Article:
Blood Bowl Action!

I posted way back in early December about the Blood Bowl pitch and scenery I was working on, and it’s been in use regularly in the months since, but in all that time I’ve never managed to get a photo of it in action!

Here we go, finally.

Blood Bowl pitch & pitchside scenery in use. See text for details, click for larger.

At centre is the scoreboard, which also has a scatter diagram engraved in the tiles of the courtyard area. There should be magnetic sheet number panels up on the stone backdrop to show the score, but I left them at home (derp) so the d6 is showing the 1-0 score at present.

Either side of the scoreboard structure is each team’s dugout and tracking area – three tracks for First Half Turn, Second Half Turn and Re-Rolls, and the usual three dugout spaces behind for Reserves, KO’d and Casualties.

The whole Blood Bowl setup is at that mildly irritating “80% done and usable but not really finished” stage; the fabric pitch itself needs a couple of passes of green and brown spraypaint to get a bit of a grassier look going on, then masking and spraying for the white pitch lines. I also want to do a Lizardman team logo at the centre of the pitch, and possibly team name in the endzones, so that’s more masking and spraying.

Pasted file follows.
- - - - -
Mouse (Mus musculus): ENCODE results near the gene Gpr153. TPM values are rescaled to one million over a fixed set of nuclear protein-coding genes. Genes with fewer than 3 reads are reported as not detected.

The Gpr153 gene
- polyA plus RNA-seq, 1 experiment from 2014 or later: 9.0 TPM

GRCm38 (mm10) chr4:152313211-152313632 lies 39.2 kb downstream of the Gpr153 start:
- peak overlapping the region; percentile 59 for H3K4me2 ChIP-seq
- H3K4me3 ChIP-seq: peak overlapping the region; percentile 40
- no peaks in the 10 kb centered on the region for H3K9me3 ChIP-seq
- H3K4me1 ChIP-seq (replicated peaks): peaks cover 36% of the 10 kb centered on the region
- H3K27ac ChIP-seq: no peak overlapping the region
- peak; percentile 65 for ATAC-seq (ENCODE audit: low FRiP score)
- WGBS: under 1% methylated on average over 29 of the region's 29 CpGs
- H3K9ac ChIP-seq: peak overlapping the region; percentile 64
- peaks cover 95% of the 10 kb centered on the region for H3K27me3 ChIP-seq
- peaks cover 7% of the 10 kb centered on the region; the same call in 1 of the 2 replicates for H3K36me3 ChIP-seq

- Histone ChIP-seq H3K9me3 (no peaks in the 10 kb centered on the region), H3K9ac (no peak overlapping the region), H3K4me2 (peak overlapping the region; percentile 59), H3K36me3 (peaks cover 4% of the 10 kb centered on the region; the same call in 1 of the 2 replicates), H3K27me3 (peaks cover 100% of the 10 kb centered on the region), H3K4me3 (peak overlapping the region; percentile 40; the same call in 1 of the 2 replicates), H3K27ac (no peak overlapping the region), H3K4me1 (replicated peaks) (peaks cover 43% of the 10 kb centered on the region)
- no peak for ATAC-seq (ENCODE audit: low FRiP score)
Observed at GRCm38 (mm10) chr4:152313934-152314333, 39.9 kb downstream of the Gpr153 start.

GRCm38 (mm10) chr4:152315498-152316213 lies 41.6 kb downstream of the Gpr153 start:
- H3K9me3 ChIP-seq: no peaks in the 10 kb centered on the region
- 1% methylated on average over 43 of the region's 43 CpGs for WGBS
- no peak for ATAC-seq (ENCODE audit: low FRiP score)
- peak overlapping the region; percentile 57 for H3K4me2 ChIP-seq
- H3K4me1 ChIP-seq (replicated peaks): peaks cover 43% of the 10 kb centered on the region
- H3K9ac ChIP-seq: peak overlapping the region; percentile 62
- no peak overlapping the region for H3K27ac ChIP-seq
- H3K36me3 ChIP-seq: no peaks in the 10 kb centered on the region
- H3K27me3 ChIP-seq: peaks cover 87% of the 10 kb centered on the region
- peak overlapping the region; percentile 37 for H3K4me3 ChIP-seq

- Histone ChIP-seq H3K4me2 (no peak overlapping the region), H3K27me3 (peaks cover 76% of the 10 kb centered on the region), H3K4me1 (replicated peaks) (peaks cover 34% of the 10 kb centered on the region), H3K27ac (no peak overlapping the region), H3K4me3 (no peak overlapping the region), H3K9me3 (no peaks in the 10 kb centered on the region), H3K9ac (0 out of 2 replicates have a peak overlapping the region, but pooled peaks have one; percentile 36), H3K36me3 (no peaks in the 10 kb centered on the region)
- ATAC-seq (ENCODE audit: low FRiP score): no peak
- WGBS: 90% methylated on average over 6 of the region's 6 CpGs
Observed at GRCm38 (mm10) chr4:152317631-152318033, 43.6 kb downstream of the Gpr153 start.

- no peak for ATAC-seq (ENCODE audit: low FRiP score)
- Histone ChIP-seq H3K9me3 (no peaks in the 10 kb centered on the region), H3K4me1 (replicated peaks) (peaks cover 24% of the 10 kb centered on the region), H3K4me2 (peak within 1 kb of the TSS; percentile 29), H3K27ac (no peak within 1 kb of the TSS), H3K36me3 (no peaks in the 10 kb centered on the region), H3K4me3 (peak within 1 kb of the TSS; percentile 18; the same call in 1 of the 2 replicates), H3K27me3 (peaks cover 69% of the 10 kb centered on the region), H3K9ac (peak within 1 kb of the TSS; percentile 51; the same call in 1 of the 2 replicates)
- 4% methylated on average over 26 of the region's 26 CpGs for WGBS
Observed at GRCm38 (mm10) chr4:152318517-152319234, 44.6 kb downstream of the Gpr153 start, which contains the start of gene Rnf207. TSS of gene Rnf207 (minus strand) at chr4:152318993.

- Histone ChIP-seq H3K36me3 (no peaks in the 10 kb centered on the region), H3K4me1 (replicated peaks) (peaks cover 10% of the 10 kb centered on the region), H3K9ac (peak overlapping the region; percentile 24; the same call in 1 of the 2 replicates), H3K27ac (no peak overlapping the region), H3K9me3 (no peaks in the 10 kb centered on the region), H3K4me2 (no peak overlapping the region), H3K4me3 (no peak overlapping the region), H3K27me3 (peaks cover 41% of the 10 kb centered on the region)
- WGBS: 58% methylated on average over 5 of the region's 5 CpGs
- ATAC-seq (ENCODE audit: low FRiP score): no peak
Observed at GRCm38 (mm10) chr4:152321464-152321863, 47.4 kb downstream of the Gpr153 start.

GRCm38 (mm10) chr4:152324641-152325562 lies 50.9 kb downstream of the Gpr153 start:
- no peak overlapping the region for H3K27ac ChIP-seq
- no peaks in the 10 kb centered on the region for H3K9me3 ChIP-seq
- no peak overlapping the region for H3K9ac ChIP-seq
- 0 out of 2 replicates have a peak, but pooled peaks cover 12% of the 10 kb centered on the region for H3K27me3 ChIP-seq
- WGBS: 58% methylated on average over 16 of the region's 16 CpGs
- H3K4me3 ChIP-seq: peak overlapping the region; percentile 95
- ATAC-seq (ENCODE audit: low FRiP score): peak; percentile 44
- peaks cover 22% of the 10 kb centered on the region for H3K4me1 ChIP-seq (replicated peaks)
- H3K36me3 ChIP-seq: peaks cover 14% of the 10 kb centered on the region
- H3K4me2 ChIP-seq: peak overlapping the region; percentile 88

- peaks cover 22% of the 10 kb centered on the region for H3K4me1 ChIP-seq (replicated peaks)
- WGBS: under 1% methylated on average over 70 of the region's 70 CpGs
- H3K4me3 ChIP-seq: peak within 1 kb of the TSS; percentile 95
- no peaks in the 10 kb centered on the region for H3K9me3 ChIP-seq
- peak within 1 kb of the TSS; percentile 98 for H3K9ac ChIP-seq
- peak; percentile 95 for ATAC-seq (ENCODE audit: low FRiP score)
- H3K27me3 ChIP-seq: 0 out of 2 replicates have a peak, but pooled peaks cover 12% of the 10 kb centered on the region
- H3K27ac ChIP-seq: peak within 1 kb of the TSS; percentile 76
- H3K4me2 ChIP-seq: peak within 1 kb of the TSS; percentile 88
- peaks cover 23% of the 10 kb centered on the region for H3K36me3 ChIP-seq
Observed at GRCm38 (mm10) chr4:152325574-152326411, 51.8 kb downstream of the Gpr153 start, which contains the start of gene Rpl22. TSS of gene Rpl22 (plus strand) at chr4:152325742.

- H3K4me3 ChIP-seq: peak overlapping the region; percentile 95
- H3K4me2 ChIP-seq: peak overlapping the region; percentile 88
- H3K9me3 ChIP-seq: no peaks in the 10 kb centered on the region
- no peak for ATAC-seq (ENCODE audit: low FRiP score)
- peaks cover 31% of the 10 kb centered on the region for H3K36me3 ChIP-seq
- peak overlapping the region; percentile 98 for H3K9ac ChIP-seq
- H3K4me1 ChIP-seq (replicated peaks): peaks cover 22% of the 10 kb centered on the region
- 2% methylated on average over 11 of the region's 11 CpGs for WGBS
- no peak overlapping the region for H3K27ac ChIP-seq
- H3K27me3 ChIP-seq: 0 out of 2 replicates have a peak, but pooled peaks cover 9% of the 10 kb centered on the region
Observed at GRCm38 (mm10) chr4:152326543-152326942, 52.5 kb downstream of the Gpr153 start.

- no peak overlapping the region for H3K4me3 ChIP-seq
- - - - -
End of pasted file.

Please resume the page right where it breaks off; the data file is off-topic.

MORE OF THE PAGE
The pitch-side pieces need at least one more coat of drybrushing, then flocking, vines and various greenery to complete the desired jungle temple look.

I’m actually starting to build a whole new scoreboard structure, the same footprint but quite a different design that will, among other things, incorporate a Weather indicator as well as the score and scatter markers. Photos of that later this week, probably.

The Atlantic on WW1

The Atlantic magazine is running a ten-part World War One in Photos series with some very interesting images I’ve not seen before. They’re doing a post every Sunday for ten weeks.